Optomec Brings Additive Metal Technologies To Aviation Aftermarket

Photo: Optomec

With a total staff of 82 people, the additive manufacturing firm Optomec is small, but it has some very big aviation customers, such as United Technologies, Boeing, Rockwell Collins and GE, which has invested in Optomec.

The company is bringing some very different additive metal technologies to aviation that could be especially useful in overhaul and maintenance, according to Marketing VP Ken Vartanian.

Most additive manufacturing, or 3D printing, of metal parts today is done by powder bed fusion. Optomec works with two other techniques, aerosol jet for printing electronics and laser engineered net shaping, or LENS, deposition for structural metals.

Speaking in a webinar sponsored by Michigan State University’s Department of Mechanical Engineering, Vartanian said Optomec has a unique and patented process for aerosol printing developed over 15 years. The process begins with atomized particles of 2-5 microns in diameter, using a wide range of materials, including conductive inks, polymers, adhesives and even biomaterials.

A mist of these droplets is compressed into a fine beam that is ejected from a nozzle at 70 meters per second onto the substrate, or the part onto which a very thin layer of the material is to be added. Aerosol jet is ideal thus for adding sensors and antennas to parts, making them ‘smart parts.’

One possible application is enabling condition based-monitoring of aircraft structures. Another application on which Optomec has been working for two years is adding sensors to engine turbine blades. These are passive optical sensors, made of ceramic ink, that must work under temperatures of up to 1,800 degrees Fahrenheit.

The turbine blade sensors detect metal fatigue and creep. They are scanned during the maintenance cycle, and data is downloaded to the engine-maker’s Internet of Things platform. So instead of replacing engine blades based on statistical probability of early failures, the OEM can identify and replace exactly the blades that actually need replacement. “For a few dollars per sensor, you can save thousands of dollars,” Vartanian observes.

Optomec has also taken the LENS techniques originally developed at Sandia National Laboratories in the 1990s and refined them into practical manufacturing and repair methods. Here powdered metals are blown into the focus of laser beams that deposit the metal to build up a part. Water-cooled lasers of up to 3 kilowatts are used to deposit up to a kilogram of metal per hour. The strength of the resulting part has been proved to be at least as good as that of cast or wrought metals of the same materials, for example titanium or stainless steel.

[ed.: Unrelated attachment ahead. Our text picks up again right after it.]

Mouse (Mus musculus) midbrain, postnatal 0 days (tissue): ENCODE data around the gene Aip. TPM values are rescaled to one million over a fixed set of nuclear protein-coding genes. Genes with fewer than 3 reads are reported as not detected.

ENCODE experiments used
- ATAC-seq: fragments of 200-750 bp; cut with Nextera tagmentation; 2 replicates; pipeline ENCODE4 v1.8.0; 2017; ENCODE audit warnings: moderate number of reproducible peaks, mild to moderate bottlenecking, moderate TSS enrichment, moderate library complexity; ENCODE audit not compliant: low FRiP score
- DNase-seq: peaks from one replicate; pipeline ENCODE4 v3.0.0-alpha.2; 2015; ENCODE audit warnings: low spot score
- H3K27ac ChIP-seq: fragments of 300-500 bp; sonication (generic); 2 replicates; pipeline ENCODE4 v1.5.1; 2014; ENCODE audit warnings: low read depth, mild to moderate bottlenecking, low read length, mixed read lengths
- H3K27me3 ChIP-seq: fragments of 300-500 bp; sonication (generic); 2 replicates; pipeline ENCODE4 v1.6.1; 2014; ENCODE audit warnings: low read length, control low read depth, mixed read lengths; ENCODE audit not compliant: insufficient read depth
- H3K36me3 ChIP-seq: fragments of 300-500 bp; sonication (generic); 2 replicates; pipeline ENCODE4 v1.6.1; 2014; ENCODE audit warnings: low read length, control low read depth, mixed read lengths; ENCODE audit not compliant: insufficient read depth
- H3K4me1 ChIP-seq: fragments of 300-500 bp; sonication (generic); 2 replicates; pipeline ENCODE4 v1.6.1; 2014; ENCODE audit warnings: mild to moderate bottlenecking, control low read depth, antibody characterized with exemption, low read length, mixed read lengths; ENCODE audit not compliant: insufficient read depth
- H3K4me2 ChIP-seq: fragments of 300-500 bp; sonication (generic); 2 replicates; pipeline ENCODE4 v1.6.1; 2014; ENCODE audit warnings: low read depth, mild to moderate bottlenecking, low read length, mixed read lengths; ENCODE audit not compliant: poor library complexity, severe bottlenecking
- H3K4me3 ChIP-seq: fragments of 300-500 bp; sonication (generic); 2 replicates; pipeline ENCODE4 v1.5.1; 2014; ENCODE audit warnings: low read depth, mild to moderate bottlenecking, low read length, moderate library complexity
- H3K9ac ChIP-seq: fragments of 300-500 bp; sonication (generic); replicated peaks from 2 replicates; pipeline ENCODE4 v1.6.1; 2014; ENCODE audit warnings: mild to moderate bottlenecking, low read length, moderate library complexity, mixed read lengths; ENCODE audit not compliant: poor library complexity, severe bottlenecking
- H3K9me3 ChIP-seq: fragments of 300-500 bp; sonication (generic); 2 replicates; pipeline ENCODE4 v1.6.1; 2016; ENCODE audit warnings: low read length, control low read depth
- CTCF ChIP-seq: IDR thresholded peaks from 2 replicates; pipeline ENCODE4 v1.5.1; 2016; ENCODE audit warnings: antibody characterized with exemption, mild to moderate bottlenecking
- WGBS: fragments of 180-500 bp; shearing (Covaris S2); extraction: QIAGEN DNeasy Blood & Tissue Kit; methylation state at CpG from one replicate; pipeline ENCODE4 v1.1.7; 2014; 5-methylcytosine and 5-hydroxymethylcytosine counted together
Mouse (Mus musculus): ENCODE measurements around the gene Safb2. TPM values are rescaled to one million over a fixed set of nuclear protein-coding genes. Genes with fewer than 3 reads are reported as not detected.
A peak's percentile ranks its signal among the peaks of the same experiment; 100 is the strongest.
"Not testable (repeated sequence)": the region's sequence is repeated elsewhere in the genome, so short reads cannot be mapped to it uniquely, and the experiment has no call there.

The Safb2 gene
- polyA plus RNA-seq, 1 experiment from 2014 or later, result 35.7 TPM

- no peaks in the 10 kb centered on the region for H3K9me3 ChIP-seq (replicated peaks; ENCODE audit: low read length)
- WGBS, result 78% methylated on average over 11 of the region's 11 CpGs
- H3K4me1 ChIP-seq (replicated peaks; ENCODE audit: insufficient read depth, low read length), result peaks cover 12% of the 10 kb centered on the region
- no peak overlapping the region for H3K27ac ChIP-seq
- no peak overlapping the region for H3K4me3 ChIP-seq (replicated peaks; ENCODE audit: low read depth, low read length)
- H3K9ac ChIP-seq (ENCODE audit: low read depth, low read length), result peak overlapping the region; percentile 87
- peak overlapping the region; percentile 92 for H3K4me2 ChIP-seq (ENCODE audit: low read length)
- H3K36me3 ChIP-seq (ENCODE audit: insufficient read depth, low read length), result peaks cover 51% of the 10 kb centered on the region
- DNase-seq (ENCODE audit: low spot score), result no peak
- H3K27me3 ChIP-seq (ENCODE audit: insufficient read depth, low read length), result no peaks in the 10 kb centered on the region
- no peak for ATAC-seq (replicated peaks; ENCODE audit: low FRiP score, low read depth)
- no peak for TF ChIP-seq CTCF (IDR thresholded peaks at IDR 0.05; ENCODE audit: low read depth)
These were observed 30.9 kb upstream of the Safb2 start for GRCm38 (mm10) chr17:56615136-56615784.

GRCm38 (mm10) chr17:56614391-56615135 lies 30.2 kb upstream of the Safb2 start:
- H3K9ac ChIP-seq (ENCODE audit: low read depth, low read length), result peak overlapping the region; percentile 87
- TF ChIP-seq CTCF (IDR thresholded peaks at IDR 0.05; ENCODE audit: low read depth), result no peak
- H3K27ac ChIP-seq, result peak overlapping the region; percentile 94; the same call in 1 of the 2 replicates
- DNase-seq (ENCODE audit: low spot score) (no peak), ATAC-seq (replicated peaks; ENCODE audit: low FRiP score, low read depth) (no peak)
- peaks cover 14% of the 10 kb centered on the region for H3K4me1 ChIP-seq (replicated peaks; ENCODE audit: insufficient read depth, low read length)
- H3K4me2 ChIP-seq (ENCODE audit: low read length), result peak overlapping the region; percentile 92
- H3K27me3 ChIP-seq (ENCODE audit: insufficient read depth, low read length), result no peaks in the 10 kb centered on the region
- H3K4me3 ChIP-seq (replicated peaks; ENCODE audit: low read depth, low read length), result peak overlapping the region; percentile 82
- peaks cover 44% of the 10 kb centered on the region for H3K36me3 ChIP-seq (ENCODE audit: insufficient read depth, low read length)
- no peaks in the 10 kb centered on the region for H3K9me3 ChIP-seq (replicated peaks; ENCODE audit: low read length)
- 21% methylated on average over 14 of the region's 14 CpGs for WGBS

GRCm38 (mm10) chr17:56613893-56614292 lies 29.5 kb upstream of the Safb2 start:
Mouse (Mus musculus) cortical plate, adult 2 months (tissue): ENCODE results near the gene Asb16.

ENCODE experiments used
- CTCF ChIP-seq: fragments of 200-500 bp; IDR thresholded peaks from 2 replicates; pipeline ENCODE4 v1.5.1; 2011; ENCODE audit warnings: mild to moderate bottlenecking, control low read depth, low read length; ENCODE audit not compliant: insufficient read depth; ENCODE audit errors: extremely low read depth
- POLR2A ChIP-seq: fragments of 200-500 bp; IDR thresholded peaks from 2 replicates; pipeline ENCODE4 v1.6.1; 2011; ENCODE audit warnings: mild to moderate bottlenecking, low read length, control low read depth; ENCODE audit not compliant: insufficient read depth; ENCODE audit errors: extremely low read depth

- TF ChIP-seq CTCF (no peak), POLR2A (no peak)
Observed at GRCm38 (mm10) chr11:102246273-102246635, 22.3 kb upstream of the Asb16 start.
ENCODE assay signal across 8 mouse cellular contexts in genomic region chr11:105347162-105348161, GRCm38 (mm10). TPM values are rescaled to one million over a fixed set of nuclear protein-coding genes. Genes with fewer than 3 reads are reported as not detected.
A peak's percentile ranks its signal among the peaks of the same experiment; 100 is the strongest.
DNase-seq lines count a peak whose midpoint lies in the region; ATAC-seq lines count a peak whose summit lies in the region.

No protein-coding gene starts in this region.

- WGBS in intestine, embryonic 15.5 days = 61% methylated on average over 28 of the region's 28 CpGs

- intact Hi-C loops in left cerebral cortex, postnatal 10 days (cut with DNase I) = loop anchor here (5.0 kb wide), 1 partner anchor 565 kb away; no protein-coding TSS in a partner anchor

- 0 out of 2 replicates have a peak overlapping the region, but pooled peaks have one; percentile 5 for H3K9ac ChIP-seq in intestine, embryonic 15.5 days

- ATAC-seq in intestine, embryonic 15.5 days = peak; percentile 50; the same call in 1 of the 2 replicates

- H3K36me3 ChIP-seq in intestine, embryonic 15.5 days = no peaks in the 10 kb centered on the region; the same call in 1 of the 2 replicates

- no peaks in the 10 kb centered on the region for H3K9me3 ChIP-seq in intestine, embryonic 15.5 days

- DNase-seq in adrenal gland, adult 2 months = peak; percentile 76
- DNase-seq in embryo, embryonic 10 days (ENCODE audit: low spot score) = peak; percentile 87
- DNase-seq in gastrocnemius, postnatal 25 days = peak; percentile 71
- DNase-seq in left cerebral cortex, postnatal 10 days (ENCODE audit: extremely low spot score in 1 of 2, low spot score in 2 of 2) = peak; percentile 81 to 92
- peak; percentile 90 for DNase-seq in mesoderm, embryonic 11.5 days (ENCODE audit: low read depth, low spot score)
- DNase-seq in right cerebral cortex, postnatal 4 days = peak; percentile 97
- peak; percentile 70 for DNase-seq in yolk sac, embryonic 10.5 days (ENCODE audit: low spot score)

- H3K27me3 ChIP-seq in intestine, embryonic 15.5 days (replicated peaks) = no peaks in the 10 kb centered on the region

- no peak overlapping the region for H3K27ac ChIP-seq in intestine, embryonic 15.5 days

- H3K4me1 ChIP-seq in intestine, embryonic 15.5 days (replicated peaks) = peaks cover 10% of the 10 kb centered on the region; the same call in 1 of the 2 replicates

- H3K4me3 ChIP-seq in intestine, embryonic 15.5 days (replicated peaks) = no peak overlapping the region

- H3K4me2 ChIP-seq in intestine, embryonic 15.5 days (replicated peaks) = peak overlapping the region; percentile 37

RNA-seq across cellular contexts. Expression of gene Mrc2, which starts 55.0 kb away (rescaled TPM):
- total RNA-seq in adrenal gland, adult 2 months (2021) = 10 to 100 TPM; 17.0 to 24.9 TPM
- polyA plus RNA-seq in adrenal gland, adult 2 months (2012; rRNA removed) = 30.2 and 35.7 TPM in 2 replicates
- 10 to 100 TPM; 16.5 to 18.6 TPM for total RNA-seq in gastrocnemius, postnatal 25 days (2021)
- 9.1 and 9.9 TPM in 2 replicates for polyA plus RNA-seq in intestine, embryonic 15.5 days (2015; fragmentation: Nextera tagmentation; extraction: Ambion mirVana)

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Powder Bed Fusion is better than LENS at building more complex parts and at getting better resolution, Vartanian acknowledges. But PBF is limited in the size of parts printed, while LENS is not. And LENS can build simple parts faster than PBF and cheaper as well, because it uses larger sizes of metal grain.

Moreover, the LENS technique is ideal for doing repairs, welding and coatings, Vartanian points out. With a shortage of 400,000 welders forecast for the U.S., the new technology may be especially helpful. LENS repairs of engine parts can also be economically attractive, avoiding major expenditures for purchase of new parts.

And Optomec is trying to make LENS equipment more affordable than the $750,000 to $2-million machines that have been available in the past. It is integrating its LENS technology as modules into conventional computer numerical control, or CNC, machines and developing ‘recipes’ for using LENS to ease training and deployment.

Vartanian remembers being a young engineer staring at a computer-assisted design (CAD) diagram on a PC screen and dreaming of just printing out that design. Now he can, and he wants to make the technology much more pervasive in manufacturing.

Source: mro-network.com

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